Old Salt Marketplace is the Circus Maximus for food lovers. On the corner of Northeast 42nd Street and Alberta, a restaurant, deli, butcher shop, pastry center, commissary kitchen and cooking school squeeze into 6,000 square feet of stripped, wooden frames (plus a soon-to-come farmers market outside.) It’s an ambitious project in a neighborhood where culinary delights are few and far between.
The dreamers behind this lofty vision? Alex Ganum, Ben Meyer, and Marcus Hoover, co-owners of the casual American Grain & Gristle. On paper, Old Salt looks like the next micro-restaurant complex (see The Ocean)—a collection of food-focused storefronts sharing rent and resources. The pastry shop, run by Anja Spence of Miss Zumstein Cakes & Desserts, the Good Keuken culinary school under the watch of Chef Studio’s Blake Van Roekel, and the upcoming Thursday night farmers market are all independently operated. “We are trying to make an old school American marketplace with one identity,” explains Meyer, “those other micro-restaurants are just food malls where they share a mop bucket.”
In Meyer’s living, breathing market ecosystem, whole animals are butchered, dry aged, and dispersed to his butcher shop and two restaurants. Nearby, students at the cooking school learn to extricate and prepare a culotte cut sold at the meat counter. Soon, Miss Zumstein’s bread will sandwich fresh creations at the deli.
Food collaborations, whole animal butchery, and a culinary education are great, but how is the food? The “Supperhouse” cheffed by Timothy Wastell (an alum of Firehouse and DOC) serves American fare in the broadest sense, with excellent farm sourcing and unrivaled meat from Hawley Ranch near Eugene. But early tastes are mixed as the kitchen fumbles to showcase fresh produce with strange executions and inconsistent seasoning. Dense, grainy whitefish can sit on stale bread like cement, piled incongruously with fresh strawberries and fennel. Recently, a creamed kale and mushroom lasagna came atop a stiff, unseasoned sheet closer to piecrust than pasta dough. Desserts need work, from an icebox cake in a bowl of cereal milk with tooth-cracking popcorn kernels to the rock-hard strawberry ice cream sandwich that tasted like freezer burn. The best bites were unadulterated: plates of raw vegetables, fresh salads, and slick steak tartar ground at the fine meat department.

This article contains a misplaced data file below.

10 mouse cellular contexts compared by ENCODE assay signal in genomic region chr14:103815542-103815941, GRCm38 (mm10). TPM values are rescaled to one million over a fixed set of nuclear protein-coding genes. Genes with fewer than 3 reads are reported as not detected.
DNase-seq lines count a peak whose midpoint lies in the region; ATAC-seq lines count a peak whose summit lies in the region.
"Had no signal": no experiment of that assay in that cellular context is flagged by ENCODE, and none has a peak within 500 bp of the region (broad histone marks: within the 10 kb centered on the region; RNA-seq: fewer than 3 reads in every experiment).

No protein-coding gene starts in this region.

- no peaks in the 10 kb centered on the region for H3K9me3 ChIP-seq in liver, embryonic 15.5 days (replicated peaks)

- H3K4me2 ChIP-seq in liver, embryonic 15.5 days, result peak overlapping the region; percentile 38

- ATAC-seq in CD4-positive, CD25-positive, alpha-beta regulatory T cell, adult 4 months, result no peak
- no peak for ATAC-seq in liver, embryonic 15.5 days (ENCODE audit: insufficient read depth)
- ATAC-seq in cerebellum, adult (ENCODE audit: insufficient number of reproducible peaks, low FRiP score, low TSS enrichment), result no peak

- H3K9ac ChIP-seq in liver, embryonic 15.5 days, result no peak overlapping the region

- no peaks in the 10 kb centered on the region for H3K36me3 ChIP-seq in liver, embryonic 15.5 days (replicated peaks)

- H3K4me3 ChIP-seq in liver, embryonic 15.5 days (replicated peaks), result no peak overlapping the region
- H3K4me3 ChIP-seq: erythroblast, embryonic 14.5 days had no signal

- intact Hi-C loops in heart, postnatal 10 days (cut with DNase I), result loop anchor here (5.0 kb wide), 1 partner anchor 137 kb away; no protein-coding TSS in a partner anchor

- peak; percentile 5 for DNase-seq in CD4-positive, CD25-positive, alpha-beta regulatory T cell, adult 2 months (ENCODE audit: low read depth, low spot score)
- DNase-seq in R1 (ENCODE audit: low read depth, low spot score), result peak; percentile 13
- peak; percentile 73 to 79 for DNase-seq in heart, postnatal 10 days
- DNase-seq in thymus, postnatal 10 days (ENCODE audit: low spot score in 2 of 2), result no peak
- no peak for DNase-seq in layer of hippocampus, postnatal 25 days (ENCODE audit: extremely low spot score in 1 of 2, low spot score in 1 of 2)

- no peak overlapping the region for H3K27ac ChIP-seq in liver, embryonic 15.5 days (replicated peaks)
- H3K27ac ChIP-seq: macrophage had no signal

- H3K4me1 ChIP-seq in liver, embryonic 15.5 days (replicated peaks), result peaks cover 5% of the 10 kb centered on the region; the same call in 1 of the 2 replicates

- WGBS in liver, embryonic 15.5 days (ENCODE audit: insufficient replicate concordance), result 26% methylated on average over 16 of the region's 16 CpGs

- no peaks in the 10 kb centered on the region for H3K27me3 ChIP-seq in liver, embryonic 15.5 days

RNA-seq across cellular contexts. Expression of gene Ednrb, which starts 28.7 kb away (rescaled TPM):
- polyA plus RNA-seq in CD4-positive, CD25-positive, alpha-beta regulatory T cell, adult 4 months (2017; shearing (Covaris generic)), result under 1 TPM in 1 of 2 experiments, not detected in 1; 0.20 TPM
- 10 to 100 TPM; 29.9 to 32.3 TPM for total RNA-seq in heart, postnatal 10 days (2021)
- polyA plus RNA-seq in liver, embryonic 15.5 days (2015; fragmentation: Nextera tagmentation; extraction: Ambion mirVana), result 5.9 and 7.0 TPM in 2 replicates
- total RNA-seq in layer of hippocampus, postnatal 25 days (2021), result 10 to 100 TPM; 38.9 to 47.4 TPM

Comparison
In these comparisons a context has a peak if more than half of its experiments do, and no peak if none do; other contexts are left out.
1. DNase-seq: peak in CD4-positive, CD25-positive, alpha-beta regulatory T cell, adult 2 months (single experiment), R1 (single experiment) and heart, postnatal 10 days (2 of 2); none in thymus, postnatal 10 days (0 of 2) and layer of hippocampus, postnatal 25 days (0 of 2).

Despite early shortcomings, Old Salt has fantastic potential. The butcher counter may be the star of the show, holding everything a steer has to offer from top-notch farms and dry-aging them for intense, flavored steaks. It’s cheap, too—$15/lb for Ribeye?!
Old Salt Marketplace
5027 NE 42nd Ave
Supperhouse and Bar, 5pm - midnight
Meat Shop and Deli, 11am - 7pm